New car owners of Tesla, Porsche, and Dodge vehicles experience the greatest level of emotional attachment in the first 90 days of ownership, according to a J.D. Power study released on Wednesday.
Measuring automotive performance, execution, and layout, the APEAL study is meant to measure the joy new car owners experience when driving and owning the vehicle.
The study assessed 37 attributes on the experience of driving a new car based on the entire journey, from the moment you see it to the sound the engine makes to the comfiness of the seats and the size of the cupholders, all the way through updating apps in the first 90 days of ownership.
Redesigned for its 25th year, the APEAL study serves as a happy contrast to the more well-known Initial Quality Study that asks new car owners to report any problems or complaints. For only the second time in the studies’ history, Dodge came out on top of both, meaning Dodge owners reported the fewest problems and complaints, and the greatest level of pleasure in their purchase.
“(APEAL) is much more around how the customer feels about the vehicle and how it enhances their life rather than a sort of engineering look at the vehicle,” Dave Sargent, VP of automotive quality at J.D. Power, explained in a call. “It’s much more about the customer experience than the physical attributes of the vehicle.”
Contrasted with problems cited in the IQS, the APEAL study might provide more meaningful data for new car shoppers and automakers.
“IQS gets a lot of attention, but APEAL is more important for customers and automakers,” Sargent said. “More appealing products means automakers can charge more, it drives brand image, advocacy, loyalty, and residual values.”
The 87,282 respondents of APEAL and IQS who took ownership of a new car between November through February of 2020 reveal an interesting contrast in the subjective measure of overall satisfaction.
Tesla provides a unique look in how brand image can overcome specific problems. Tesla owners reported the highest number of complaints of any automaker in the IQS, but also the greatest level of enjoyment in the APEAL study. Overall, Tesla owners are pleased with their purchase despite the high number of issues.
There’s an asterisk, however, because, well, Tesla. When the study was redesigned for 2020, Tesla owners were included for the first time, but, unlike every other automaker, Tesla would not grant J.D. Power permission to survey its owners in the 15 states that require permission, including California. Not only is Tesla based in California, the Model 3 is the bestselling car in California through the first quarter of 2020.
So, technically, Tesla doesn’t count in the APEAL findings. But, based on the 1,248 surveys completed by owners in the 35 other states, J.D. Power extrapolated to come up with a score of 896 out of 1,000 possible points.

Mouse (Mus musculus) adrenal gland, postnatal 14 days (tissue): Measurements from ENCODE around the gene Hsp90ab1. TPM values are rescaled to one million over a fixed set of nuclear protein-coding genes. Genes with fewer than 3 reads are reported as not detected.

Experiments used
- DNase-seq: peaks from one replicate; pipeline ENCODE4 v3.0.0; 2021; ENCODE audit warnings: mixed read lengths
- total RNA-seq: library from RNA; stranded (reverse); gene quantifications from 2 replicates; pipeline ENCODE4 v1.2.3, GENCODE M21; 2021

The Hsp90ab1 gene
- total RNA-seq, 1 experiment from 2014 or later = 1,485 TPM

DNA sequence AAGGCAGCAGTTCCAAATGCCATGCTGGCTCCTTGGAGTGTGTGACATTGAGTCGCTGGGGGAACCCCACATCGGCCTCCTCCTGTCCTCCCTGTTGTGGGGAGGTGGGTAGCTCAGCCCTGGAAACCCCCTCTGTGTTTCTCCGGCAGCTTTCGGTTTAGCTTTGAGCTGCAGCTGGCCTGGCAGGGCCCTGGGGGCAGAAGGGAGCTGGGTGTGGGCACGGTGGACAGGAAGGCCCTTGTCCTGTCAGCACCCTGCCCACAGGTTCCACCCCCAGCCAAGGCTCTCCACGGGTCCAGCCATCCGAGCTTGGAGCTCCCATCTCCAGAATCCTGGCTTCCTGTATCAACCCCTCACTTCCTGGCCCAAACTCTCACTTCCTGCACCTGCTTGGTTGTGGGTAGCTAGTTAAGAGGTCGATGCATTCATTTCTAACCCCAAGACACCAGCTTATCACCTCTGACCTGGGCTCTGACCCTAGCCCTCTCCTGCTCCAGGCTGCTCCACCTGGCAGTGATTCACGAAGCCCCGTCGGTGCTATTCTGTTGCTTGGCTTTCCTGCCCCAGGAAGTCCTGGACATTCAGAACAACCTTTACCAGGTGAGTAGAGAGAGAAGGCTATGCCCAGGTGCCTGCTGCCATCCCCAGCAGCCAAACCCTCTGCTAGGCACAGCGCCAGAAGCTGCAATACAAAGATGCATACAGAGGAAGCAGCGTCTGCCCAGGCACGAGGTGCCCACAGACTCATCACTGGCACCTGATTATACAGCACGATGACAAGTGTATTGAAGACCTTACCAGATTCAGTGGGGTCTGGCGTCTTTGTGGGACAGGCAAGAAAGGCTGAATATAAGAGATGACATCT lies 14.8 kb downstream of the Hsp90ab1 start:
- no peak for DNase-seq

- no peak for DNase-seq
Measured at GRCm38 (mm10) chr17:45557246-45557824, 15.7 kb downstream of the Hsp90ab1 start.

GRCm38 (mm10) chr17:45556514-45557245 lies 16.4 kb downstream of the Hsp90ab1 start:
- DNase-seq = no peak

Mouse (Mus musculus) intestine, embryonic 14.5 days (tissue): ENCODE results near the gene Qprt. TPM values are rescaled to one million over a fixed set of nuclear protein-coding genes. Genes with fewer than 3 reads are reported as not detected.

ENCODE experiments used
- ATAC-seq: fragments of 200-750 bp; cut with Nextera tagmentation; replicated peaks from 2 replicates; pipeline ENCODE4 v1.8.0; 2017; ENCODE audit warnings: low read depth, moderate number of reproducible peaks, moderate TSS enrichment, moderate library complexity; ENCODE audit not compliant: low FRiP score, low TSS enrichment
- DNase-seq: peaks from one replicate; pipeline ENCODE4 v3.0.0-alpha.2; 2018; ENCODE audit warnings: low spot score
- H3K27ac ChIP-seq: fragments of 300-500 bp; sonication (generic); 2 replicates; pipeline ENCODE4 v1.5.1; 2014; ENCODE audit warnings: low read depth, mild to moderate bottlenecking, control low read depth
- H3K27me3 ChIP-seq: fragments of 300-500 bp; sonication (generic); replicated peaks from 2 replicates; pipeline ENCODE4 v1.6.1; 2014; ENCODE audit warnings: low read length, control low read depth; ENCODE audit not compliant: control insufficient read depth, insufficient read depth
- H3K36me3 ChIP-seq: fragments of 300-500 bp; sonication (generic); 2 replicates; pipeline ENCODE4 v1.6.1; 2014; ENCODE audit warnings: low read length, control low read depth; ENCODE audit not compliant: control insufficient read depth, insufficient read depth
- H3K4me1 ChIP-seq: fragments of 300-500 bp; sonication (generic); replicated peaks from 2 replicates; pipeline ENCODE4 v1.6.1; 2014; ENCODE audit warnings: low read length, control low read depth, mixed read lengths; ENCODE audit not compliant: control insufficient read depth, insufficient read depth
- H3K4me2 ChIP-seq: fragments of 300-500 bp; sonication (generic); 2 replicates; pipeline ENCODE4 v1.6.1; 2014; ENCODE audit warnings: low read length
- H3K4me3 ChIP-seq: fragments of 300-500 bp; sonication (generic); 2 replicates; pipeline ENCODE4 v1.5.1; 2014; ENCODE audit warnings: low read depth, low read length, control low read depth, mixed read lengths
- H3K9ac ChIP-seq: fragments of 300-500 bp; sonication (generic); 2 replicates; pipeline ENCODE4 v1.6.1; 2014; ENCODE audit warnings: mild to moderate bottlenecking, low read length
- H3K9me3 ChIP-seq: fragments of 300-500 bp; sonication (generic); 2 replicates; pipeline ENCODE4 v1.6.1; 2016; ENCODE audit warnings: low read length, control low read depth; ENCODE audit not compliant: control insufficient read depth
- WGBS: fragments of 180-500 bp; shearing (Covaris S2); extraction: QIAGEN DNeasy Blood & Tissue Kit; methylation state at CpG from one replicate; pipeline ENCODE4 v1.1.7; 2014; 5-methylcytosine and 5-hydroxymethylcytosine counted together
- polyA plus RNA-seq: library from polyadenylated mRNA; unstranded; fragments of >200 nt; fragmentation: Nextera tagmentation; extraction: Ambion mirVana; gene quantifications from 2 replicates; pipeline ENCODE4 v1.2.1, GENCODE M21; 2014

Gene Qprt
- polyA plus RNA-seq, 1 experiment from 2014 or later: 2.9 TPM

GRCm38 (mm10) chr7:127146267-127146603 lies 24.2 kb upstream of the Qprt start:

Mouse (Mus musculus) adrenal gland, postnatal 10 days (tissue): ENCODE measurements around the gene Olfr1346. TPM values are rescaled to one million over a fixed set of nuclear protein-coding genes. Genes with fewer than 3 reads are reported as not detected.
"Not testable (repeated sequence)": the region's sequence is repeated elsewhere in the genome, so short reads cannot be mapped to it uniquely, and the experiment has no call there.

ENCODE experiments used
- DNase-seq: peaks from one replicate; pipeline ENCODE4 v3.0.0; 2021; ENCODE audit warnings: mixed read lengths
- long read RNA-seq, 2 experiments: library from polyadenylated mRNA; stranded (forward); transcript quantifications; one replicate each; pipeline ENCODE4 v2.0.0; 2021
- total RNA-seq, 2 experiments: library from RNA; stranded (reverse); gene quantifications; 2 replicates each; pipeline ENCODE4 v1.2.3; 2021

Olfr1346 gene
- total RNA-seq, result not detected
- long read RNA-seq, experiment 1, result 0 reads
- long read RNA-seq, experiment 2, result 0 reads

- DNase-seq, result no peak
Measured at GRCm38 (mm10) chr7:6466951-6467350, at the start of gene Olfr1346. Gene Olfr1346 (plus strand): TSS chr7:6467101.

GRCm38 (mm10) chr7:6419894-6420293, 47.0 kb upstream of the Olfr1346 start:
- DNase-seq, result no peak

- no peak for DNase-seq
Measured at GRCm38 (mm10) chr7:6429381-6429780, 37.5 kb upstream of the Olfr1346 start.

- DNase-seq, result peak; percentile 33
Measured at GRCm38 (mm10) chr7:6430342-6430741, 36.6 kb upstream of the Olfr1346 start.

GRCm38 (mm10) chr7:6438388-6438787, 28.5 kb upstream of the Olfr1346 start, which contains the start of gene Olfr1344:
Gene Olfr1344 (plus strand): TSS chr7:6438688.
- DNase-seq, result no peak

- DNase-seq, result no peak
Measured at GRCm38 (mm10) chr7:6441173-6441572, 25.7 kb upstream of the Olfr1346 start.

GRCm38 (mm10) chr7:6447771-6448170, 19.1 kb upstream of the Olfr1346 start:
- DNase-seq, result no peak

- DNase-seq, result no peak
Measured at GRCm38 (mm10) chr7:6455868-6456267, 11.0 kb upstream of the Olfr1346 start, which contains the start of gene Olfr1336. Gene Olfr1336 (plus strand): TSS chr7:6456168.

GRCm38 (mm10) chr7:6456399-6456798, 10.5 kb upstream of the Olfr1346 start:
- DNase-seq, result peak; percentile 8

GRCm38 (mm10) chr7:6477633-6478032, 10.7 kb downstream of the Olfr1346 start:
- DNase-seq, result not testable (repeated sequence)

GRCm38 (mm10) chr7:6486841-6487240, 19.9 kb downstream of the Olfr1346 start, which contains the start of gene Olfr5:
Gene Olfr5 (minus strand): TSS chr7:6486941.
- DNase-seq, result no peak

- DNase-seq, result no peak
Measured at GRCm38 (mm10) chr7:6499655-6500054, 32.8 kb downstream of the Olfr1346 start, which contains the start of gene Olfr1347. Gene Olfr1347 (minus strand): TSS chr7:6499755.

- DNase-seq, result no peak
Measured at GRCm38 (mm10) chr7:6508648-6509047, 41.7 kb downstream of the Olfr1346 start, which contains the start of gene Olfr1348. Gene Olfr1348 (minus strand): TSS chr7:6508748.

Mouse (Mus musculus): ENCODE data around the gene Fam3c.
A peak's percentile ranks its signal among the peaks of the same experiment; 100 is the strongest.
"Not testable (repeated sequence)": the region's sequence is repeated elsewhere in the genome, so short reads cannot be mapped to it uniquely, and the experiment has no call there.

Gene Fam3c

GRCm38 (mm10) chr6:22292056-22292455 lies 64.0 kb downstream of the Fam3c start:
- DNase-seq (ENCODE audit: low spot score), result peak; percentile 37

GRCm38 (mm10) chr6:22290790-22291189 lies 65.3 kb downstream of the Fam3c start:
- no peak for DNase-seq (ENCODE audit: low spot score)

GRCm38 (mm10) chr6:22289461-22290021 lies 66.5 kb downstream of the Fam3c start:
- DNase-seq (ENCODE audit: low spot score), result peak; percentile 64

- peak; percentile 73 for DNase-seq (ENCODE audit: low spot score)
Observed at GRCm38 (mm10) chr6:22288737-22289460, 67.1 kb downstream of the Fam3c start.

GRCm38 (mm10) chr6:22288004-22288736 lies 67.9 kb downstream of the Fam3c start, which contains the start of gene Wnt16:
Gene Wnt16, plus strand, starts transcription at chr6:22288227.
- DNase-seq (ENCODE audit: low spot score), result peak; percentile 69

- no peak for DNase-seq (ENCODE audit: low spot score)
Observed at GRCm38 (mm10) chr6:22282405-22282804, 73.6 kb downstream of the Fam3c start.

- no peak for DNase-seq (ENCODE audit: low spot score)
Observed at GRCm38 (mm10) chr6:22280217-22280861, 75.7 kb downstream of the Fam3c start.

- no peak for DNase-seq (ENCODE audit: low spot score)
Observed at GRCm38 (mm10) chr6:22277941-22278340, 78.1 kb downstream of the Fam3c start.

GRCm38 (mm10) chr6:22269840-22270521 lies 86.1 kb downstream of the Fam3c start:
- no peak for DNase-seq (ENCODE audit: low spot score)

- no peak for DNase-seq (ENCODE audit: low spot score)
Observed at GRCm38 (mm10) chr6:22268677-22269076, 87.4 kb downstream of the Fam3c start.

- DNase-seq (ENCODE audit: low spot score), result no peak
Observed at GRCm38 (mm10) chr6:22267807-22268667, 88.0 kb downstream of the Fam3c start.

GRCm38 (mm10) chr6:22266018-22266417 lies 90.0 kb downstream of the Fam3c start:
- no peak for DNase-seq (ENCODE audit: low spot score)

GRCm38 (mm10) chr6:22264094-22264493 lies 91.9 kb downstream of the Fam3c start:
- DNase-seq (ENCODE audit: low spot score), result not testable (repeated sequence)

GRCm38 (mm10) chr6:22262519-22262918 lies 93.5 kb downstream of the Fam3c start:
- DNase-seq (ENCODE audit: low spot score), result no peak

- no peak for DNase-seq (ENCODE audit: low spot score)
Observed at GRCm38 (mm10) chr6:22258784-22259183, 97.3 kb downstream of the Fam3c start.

For Premium brands that count, Porsche took top honors once again for the 15th time in 16 years with a score of 881.
2020 J.D. Power APEAL Premium results
For mass market brands, Dodge scored 872, narrowly edging out Ram in a reversal of last year’s results.
Performing well in both APEAL and IQS is no trade secret. Brands like Dodge, Tesla, and Porsche have a limited product lineup that caters to a certain audience.
“Dodge…targets a specific audience,” Sargent explained. “Stick a huge engine in it and if everything works as it should, that’s a pretty good recipe for a happy set of owners.”
Same could be said for Porsche owners, even though the brand has expanded from its sports car roots to bestselling models such as the Macan and Cayenne SUVs.
RAM only makes trucks, but its owners gave the highest marks to the Ram 1500 over competing trucks.
“The more models you have, the harder it is as a brand to be the best because you have to be the best across the entire model lineup,” Sargent said.
Ford’s fourth-place ranking of 853 is noteworthy, paced by high levels of enjoyment in the Escape. The 2020 BMW X6 ranked highest of all individual models.
2020 J.D. Power APEAL Mass Market results
In general, the larger and more expensive the vehicle, the less likely owners are to admit to being dissatisfied.
“Larger, more expensive vehicles will perform better than smaller, less expensive vehicles,” Sargent said.
The annual rankings are also influenced by the product cycle, with brands rolling out more new product scoring higher on APEAL. For brands coming in below average at 838, such as Subaru (832) and Jeep (822), what their owners love about them might not be accounted for in the study.
“Image is a big part of it,” Sargent said. “The feeling that you could go anywhere, that you’re part of a club…but we don’t measure that.”